Yes, it’s not strictly a mountain bike. But, seeing as this bike has knobbly tyres and loads of mud clearance and is designed for riding off-road, not on the road, we consider that it ticks enough of the important boxes to let us feature it here on Bikemagic.

But why a cyclo-cross bike? Good question, but consider this: if you’re a longtime mountain biker being tempted by the prospect of a road bike but put off by the skinny slick tyres, then a cyclo-cross bike is the perfect bike that happily straddles the grey area between a mountain bike and road bike. Offering much of the speed of a road bike but with some of the off-road capability of a mountain biking, we reckon they’re just the ticket for a lot of us looking to expand the collection of bikes.

Granted, you’re not going to be chucking a cyclo-cross bike down any vertical rock-strewn trails any time soon, but show a ‘cross bike the right kind of trail, and we’re talking about bridleways, towpaths and forest trails here (the sort of stuff that doesn’t trouble a bike with 120mm of travel and 2.35in tyres) and they really are a lot of fun. They’re also great for a mixed terrain commute, a blast around the local park or woodland and are a good way of mixing up your riding.

Now that we’ve piqued your interest (we have, haven’t we?) let us introduce the gorgeous (in our eyes, and our eyes never lie) Giant TCX. It’s been moulded from carbon fibre using Giant’s latest developments in carbon layup processes to a specification gleaned from development time with the Rabobank professional cyclo-cross race team. A prerequisite for a cyclo-cross bike is sorted cable routed, the TCX takes care of this matter with all cables routed internally, keeping them shielded inside the frame tubes should ensure consistent shifting and braking no matter how bad the conditions get.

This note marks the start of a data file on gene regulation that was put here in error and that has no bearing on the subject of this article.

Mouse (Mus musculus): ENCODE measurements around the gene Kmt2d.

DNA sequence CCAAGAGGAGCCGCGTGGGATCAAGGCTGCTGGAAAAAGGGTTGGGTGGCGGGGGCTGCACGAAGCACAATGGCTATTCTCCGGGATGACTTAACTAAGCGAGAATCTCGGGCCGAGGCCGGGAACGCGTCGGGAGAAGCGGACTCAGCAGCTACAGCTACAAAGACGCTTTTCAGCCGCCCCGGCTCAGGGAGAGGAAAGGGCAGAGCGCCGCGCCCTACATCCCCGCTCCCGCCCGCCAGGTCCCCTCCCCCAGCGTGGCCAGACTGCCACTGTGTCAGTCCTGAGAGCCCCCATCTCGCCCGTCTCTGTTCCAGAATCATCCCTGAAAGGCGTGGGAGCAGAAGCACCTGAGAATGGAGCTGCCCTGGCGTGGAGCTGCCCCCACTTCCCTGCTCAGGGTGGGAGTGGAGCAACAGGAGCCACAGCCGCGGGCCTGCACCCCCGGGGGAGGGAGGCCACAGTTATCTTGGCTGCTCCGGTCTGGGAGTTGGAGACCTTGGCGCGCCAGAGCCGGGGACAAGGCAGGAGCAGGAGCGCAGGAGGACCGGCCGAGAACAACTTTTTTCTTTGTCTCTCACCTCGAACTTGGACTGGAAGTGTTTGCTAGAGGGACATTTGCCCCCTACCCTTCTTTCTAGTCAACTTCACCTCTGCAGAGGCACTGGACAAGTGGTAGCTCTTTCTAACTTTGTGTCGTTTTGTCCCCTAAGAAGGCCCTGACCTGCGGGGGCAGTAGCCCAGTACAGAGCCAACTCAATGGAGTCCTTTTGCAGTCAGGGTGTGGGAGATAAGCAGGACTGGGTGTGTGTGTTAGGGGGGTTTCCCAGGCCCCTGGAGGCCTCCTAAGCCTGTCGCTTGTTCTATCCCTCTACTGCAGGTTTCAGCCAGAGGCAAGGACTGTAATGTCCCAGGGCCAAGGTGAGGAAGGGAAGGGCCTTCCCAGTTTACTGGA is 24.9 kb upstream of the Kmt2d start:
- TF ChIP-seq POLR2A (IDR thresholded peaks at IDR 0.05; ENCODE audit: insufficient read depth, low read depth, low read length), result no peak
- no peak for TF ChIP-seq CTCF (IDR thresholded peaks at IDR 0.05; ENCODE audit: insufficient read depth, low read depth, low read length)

Its versatility is limited somewhat. This has been designed from the outset as a race-ready cyclo-cross bike. There’s no bottle cage mounts for example, it having been designed strictly for racing and cyclo-cross racers don’t use water bottles during their one hour races. Seeing as nearly all of us use hydration packs this doesn’t strike us as a limiting factor.

Elsewhere, the geometry is designed to offer fast and sharp handling, so a lively and engaging ride is assured. It might startle those used to slacker beasts but coming from a short travel full-susser or hardtail, it won’t so much. The seatmast is an integrated design with cut-off marks. The top tube is ovalised, and the MegaDrive downtube is hugely oversized with a massively reinforced bottom bracket area. The bike is finished with Shimano Dura-Ace and FSA components and Giant-branded finishing parts with TRP EuroX Mag brakes and a Shimano Dura-Ace C24 wheelset.

Interested. Head over to www.giant-bicycles.com to find out more.